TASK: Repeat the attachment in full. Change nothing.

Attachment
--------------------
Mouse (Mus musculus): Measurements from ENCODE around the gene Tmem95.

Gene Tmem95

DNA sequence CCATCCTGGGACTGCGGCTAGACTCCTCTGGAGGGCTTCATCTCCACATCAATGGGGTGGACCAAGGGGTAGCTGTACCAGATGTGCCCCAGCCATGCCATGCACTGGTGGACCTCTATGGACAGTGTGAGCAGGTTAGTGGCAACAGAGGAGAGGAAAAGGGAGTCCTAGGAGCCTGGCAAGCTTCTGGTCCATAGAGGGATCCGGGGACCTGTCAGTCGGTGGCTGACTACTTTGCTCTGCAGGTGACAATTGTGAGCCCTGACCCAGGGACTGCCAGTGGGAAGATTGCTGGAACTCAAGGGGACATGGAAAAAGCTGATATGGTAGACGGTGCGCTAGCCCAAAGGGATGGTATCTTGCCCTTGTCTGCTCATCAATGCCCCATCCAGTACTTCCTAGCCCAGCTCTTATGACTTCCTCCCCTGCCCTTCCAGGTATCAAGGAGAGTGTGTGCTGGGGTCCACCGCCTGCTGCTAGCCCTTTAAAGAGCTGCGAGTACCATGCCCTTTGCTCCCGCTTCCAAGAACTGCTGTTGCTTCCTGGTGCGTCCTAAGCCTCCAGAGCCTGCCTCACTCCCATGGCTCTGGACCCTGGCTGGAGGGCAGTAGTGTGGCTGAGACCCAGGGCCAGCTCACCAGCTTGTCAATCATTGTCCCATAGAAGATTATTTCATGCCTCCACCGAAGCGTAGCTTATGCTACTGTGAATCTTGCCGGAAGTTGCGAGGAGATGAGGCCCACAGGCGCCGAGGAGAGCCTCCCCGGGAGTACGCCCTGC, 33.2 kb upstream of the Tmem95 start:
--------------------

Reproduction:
Mouse (Mus musculus): Measurements from ENCODE around the gene Tmem95.

Gene Tmem95

DNA sequence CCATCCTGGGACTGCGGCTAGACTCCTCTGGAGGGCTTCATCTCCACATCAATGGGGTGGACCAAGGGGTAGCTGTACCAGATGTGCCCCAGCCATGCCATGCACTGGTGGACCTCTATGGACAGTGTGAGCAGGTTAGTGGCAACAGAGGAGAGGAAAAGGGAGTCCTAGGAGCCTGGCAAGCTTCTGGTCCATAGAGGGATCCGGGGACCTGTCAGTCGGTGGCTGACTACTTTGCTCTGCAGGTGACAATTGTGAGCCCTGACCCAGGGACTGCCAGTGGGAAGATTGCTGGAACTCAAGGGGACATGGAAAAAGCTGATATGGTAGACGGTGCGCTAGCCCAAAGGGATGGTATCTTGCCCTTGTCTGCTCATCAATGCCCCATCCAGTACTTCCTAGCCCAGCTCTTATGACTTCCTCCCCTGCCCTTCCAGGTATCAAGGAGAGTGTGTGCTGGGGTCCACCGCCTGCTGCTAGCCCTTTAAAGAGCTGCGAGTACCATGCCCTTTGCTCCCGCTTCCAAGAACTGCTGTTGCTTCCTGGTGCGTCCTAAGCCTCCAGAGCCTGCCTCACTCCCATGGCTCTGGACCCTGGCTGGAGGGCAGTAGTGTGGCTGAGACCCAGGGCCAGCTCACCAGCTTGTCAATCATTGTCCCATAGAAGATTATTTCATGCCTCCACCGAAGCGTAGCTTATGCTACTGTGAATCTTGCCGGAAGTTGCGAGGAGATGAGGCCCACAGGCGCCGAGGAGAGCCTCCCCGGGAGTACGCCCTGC, 33.2 kb upstream of the Tmem95 start: